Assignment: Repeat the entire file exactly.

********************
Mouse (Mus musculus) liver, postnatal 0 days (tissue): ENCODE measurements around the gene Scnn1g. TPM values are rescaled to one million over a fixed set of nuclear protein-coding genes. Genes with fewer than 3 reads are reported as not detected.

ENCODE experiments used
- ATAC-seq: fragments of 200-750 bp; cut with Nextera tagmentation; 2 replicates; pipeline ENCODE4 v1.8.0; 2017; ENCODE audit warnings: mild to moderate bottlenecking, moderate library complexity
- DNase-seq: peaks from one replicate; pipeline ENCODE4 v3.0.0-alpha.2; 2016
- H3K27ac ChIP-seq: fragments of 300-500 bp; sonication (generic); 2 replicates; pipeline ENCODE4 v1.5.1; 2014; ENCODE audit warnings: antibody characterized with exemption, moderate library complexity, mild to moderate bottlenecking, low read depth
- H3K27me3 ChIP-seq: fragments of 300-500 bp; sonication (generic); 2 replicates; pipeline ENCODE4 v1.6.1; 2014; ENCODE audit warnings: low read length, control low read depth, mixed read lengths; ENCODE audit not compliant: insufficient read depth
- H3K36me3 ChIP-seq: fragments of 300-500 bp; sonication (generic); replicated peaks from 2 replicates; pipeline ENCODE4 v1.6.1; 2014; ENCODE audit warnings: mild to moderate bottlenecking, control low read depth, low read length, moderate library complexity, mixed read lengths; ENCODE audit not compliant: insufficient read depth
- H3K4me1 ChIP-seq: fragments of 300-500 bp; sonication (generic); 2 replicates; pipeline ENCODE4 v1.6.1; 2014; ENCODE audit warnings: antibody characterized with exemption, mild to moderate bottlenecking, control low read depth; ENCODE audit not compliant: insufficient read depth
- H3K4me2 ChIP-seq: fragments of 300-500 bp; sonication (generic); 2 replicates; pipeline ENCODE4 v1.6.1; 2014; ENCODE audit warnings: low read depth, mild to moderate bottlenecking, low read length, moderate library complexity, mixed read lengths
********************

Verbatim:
Mouse (Mus musculus) liver, postnatal 0 days (tissue): ENCODE measurements around the gene Scnn1g. TPM values are rescaled to one million over a fixed set of nuclear protein-coding genes. Genes with fewer than 3 reads are reported as not detected.

ENCODE experiments used
- ATAC-seq: fragments of 200-750 bp; cut with Nextera tagmentation; 2 replicates; pipeline ENCODE4 v1.8.0; 2017; ENCODE audit warnings: mild to moderate bottlenecking, moderate library complexity
- DNase-seq: peaks from one replicate; pipeline ENCODE4 v3.0.0-alpha.2; 2016
- H3K27ac ChIP-seq: fragments of 300-500 bp; sonication (generic); 2 replicates; pipeline ENCODE4 v1.5.1; 2014; ENCODE audit warnings: antibody characterized with exemption, moderate library complexity, mild to moderate bottlenecking, low read depth
- H3K27me3 ChIP-seq: fragments of 300-500 bp; sonication (generic); 2 replicates; pipeline ENCODE4 v1.6.1; 2014; ENCODE audit warnings: low read length, control low read depth, mixed read lengths; ENCODE audit not compliant: insufficient read depth
- H3K36me3 ChIP-seq: fragments of 300-500 bp; sonication (generic); replicated peaks from 2 replicates; pipeline ENCODE4 v1.6.1; 2014; ENCODE audit warnings: mild to moderate bottlenecking, control low read depth, low read length, moderate library complexity, mixed read lengths; ENCODE audit not compliant: insufficient read depth
- H3K4me1 ChIP-seq: fragments of 300-500 bp; sonication (generic); 2 replicates; pipeline ENCODE4 v1.6.1; 2014; ENCODE audit warnings: antibody characterized with exemption, mild to moderate bottlenecking, control low read depth; ENCODE audit not compliant: insufficient read depth
- H3K4me2 ChIP-seq: fragments of 300-500 bp; sonication (generic); 2 replicates; pipeline ENCODE4 v1.6.1; 2014; ENCODE audit warnings: low read depth, mild to moderate bottlenecking, low read length, moderate library complexity, mixed read lengths